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Track your time, talent and energy to succeed

For the past 50 years, executives have focused on using financial capital wisely, since it was the most precious resource a company had. But today, according to two Bain & Company consultants, that's no longer true. Financial capital is abundant and cheap. And that's likely to continue for at least two decades, due to demographics; notably more and more people shifting from the heavy-spending years when they have children to the savings decades that follow.

Instead, the consultants argue – after a study looking at the differences between top companies and less successful ones – three other resources demand attention: Time, talent and energy. Managing those well, instead of squandering them as we are inclined to do, is the key to success.

"Companies have rigorous methods developed for managing financial resources. Investments have to exceed predetermined hurdle rates [for what the return will be]. The investment is tracked. But time, talent and energy are not tracked with the same rigour," Michael Mankins, who with fellow Bain partner Eric Garton wrote the book Time, Talent, Energy, says in an interview.

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Time is the most obviously and frequently squandered, Mr. Mankins says in the interview. It's scarce and critical. But we misuse it. He notes that Andy Grove, former chairman and chief executive officer of Intel, says we would never allow an employee to walk away with a piece of office equipment but they routinely walk off with their colleague's time.

And the pressure expands exponentially, in an era of greater telecommunications, as we connect with more people who connect us to more people. Then there are meetings, which also seem to mushroom. "You need to invest time as carefully as money," he insists.

Monday morning, look at the meetings in your calendar for the week and see how many you have set up that have too many people attending. Pare that down to the essential folks for the decisions being taken. His other quick tip: Eliminate "reply to all" on e-mail, either technically, by stripping it from computers, or through a cultural change you should model. Each reply to all tugs at people's time.

More broadly, follow in the footsteps of Alan Mulally, who, when he became CEO of Ford, found that the top executives came to head office every month for a week of meetings. He told them he had no idea if that was needed but insisted they would add no more meetings unless they subtracted some. The consultants call that a fixed time budget: Establish one now, based on the existing meetings, and begin reducing.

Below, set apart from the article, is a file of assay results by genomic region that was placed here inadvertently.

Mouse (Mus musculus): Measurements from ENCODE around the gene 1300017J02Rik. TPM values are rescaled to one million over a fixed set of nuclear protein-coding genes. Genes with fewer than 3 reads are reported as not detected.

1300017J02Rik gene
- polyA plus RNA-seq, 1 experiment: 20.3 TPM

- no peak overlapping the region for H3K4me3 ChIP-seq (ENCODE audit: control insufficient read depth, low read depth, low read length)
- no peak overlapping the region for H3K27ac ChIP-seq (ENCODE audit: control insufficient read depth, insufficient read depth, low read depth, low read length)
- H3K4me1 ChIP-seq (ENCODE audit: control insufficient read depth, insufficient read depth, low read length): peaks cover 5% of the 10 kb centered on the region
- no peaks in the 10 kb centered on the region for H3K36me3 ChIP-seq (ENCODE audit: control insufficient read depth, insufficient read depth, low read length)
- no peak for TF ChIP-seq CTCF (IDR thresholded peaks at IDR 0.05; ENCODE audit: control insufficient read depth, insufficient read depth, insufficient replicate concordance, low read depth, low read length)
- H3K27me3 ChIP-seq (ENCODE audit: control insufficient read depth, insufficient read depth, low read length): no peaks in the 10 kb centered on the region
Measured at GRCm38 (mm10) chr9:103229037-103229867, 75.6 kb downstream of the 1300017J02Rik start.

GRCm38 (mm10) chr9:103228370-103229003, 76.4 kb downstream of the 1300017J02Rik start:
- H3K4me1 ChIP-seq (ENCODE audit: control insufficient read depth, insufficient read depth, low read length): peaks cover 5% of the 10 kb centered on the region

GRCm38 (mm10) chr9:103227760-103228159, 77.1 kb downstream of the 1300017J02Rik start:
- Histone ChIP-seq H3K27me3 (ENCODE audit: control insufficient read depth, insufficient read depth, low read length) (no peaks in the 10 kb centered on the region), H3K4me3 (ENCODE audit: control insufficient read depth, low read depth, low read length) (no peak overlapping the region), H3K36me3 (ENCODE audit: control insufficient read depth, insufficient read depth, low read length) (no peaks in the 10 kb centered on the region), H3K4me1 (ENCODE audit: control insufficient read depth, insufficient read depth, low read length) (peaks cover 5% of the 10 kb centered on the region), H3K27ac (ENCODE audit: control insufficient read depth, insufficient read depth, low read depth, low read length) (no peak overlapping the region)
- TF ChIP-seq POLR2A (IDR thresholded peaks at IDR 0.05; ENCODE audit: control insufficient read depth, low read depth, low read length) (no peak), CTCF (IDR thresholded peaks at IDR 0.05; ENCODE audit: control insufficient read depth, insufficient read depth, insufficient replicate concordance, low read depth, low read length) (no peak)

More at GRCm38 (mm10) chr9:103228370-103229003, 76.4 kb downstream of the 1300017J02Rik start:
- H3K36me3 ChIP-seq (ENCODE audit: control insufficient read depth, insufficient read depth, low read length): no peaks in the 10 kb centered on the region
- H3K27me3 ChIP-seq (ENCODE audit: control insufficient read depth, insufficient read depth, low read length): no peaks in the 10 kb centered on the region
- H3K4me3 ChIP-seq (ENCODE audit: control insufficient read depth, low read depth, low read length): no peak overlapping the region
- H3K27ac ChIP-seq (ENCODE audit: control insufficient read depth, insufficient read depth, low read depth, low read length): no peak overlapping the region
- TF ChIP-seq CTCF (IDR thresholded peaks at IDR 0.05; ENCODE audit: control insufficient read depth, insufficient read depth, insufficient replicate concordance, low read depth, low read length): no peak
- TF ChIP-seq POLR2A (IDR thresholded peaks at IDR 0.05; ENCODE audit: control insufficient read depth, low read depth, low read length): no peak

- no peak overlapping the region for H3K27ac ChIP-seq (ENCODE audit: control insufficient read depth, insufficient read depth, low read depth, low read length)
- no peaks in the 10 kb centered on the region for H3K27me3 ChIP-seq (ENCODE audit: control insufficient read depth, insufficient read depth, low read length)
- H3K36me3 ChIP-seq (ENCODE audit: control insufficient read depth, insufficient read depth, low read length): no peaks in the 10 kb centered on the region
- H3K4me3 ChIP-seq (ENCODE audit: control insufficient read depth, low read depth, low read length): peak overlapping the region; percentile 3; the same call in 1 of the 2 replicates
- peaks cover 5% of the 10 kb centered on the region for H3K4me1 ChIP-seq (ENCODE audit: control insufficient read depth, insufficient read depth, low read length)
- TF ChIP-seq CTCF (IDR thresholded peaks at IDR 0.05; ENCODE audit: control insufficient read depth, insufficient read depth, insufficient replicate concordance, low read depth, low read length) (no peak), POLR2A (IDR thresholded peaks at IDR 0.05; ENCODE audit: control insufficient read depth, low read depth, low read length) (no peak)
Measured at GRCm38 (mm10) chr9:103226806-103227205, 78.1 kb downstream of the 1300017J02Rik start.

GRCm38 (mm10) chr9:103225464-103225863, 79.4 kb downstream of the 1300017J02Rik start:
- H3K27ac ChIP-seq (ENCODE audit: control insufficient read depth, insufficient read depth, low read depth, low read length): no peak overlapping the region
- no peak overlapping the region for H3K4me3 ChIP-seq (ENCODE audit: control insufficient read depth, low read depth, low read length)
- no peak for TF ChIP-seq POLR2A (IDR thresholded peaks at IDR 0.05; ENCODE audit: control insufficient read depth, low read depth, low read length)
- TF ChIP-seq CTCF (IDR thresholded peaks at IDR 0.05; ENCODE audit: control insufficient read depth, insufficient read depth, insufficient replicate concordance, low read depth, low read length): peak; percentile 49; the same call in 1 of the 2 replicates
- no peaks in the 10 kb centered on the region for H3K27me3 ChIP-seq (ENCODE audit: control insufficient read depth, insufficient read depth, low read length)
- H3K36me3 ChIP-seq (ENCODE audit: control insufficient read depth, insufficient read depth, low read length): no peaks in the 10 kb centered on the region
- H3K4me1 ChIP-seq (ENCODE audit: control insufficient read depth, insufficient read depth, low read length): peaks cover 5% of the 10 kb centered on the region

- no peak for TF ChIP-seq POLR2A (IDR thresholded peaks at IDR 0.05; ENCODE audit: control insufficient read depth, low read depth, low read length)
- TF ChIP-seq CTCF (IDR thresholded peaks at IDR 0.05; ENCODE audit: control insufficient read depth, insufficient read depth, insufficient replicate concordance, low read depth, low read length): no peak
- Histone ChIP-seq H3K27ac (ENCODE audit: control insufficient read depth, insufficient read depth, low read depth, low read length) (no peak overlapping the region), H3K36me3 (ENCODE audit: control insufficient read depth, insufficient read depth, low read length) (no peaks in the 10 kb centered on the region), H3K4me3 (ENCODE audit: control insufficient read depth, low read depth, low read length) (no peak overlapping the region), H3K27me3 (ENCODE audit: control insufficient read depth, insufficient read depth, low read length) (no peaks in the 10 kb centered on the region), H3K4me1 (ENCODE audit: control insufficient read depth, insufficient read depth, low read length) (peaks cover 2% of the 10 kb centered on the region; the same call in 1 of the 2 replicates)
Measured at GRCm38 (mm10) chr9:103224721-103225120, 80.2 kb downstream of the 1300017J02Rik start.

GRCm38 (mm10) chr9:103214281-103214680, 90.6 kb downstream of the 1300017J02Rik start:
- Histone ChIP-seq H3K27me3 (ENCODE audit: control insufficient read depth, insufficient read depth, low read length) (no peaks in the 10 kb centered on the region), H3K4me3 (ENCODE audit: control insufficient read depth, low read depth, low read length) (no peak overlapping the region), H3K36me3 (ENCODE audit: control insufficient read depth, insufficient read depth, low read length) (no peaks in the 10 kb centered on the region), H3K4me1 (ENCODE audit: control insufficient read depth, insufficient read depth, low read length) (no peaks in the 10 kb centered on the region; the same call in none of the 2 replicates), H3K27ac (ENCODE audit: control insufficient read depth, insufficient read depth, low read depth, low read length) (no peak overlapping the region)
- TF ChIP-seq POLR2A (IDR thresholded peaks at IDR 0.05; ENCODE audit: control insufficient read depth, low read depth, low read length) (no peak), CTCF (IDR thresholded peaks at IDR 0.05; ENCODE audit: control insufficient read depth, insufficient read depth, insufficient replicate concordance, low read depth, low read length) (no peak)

Beyond that, organizational complexity is a drag on people's time. Simplify. "If you think your work force is not as productive as it should be it's not their fault. It's your organization. You have practices and structures that are too complex and involve too many people. It's an outcome of growth, and you must change it," Mr. Mankins says.

The key with talent, their study found, was deployment. There was hardly any difference in the number of star players between the top companies, where those A players composed 16 per cent of staff, and the regular companies, where they were 14 per cent of staff. The difference was they were deployed in the best companies on strategically important tasks rather than evenly across the firm's functions. The consultants urge you to be more thoughtful, assigning these "difference makers" to roles where they truly can make a difference, as Apple, Google, Tesla and other top companies do. You also, obviously, want to improve your ability to find these A players and the best way to do that, the consultants found, is to have A players handle the hiring – not outside consultants and not B players, who may be challenged by the top talent they scout.

Finally, focus on increasing the discretionary energy that people bring to their work. Engaged employees are 75-per-cent more productive than satisfied employees. But even more significantly, inspired employees are 125-per-cent more productive than satisfied employees. So you don't just want to engage employees; you want to inspire them. And that will occur when their personal mission and ambition is aligned with the company's mission and ambition. Toms Shoes has inspired employees because, for every pair they sell, the company gives a pair to somebody in need. You may not have such a gambit at hand but you can try to help employees see their personal link to corporate goals, give them more autonomy and manage humanely.

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Time, talent and energy are the key to success, the consultants argue. Find out where your company falls short and then improve.

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About the Author
Management columnist

Harvey Schachter is a Kingston, Ont.-based writer specializing in management issues. He writes Monday Morning Manager and management book reviews for the print edition of Report on Business and an online column, Power Points. More

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